If Trump were to withdraw from seeking a second term, he would need to do it before the convention, because then the GOP would at least be able to nominate someone in his place. When LBJ decided not to run for a second term in 1968, he withdrew in March, so there was plenty of time for Democrats to choose a nominee. Of course, if Trump resigns, then Pence becomes president, but he’d also have to pick a running mate and there are state deadlines for getting on the ballot. Either way, it would be an absolute disaster for the Republican party, but at some point, looking at an inevitable shellacking, Trump might just say, “I’ve had enough.”
However, there is another element at play. If Trump withdraws or resigns, Pence could issue a presidential pardon. But if Trump loses the election, he becomes an ordinary citizen and liable for criminal prosecution. If he were to bow out, he might also be able to cut a deal with Biden that he won’t be prosecuted if he agrees to not harass and criticize the new administration. That may not fly with Democrats in Congress who voted to impeach Trump, but in this time of unprecedented crises, they will likely want to focus on governance, not criminal proceedings. The wild card in this script is the State of New York, which can not only prosecute Trump if he’s defeated, but also if he withdraws or resigns, even if he’s been pardoned. Their demand for Trump’s tax returns recently expanded in court filings and there are clearly reasons the president has fought so hard to keep them under wraps during his campaign and time in office.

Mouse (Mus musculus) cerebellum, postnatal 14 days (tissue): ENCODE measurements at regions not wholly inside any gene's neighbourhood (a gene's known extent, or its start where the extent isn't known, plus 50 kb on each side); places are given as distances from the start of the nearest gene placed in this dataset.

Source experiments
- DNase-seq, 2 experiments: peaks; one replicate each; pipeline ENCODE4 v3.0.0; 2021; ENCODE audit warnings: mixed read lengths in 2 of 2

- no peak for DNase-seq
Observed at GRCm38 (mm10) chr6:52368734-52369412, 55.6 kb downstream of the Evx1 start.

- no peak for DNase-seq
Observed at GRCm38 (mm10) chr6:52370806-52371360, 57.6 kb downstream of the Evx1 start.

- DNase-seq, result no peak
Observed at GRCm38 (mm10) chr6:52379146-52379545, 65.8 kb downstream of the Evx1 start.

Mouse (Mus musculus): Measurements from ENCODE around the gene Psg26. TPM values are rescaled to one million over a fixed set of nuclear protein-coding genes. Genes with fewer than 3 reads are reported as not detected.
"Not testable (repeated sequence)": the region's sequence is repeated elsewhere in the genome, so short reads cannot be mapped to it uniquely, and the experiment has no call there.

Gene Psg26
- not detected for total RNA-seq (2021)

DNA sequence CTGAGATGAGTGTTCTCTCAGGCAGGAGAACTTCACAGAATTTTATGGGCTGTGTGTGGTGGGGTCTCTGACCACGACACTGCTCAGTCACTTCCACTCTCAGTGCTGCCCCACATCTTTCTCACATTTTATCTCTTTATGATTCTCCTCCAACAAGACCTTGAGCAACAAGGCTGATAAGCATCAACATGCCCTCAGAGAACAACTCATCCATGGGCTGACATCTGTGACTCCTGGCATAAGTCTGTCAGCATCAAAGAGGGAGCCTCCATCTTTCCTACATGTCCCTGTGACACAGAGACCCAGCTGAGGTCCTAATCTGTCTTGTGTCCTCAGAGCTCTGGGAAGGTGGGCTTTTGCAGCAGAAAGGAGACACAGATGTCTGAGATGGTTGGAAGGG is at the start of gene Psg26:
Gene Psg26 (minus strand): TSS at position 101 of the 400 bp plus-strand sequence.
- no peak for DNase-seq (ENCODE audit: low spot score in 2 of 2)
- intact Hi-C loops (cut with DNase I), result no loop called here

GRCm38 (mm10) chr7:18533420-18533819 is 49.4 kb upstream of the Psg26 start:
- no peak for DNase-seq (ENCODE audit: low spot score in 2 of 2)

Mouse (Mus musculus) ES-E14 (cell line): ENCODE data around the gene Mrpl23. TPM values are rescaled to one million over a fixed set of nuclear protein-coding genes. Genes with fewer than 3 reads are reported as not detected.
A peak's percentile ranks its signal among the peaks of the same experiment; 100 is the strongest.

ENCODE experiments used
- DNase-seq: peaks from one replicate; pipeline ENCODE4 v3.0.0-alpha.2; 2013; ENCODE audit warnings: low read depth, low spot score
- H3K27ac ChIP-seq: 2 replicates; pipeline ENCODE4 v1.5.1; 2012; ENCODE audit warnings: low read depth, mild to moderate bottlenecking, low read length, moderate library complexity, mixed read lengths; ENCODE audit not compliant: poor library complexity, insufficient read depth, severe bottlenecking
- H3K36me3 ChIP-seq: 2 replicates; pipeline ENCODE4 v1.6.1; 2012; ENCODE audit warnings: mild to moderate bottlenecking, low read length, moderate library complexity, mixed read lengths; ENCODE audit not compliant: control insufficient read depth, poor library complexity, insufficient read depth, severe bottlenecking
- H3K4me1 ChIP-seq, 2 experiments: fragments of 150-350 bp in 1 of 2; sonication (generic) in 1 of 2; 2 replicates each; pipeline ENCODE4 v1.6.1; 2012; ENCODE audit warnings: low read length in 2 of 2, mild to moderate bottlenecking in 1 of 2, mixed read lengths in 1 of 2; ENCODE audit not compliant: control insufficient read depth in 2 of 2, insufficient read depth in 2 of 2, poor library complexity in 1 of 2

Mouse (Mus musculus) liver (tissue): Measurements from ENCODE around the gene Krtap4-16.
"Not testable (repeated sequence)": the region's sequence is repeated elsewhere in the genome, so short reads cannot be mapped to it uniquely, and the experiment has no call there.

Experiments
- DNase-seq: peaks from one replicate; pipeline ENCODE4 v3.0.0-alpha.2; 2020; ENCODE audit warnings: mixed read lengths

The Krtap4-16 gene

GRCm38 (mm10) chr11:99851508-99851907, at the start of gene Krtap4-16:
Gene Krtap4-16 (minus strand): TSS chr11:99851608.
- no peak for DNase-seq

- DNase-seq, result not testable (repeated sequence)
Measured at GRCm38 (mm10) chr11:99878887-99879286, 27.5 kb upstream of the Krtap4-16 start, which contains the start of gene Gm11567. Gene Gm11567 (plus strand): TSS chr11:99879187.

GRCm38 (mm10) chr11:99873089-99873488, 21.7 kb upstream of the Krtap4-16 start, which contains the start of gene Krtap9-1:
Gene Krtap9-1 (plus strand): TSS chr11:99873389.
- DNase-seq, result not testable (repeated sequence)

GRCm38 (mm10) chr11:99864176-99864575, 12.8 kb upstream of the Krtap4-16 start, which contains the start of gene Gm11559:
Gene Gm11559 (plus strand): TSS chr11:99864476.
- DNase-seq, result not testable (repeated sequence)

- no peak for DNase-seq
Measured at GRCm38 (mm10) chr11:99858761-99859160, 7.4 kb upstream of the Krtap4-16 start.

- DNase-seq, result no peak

It’s been reported in numerous books and articles that Trump never expected to win in 2016 and in fact, didn’t even want to be president. It was more about promoting the Trump brand. So, a logical question is: does he really want to win re-election? While nothing would gall Trump more than going down in history as a “loser,” does he actually covet four more years of a thankless job that doesn’t reward him with the adulation he so feverishly craves? In his mind, a booming economy may have assured victory a year ago. But now that the coronavirus has wreaked havoc on America’s short and long-term future, he might not make that same choice.
When he does leave office, he can continue building his brand, start his own Trump Network, and finally become the multi-billionaire he has always claimed to be. And Trump would be free of his nemeses in Congress, the federal bureaucracy, and the greatest thorn in his side, the news media. Well, not entirely free, but not having to answer to them every day.
Again, the president withdrawing or resigning is a long shot at best, but you can never take any scenario off the table with Donald Trump. But the fact is that his re-election campaign is listing badly and come November, it will be too late for the captain to abandon ship.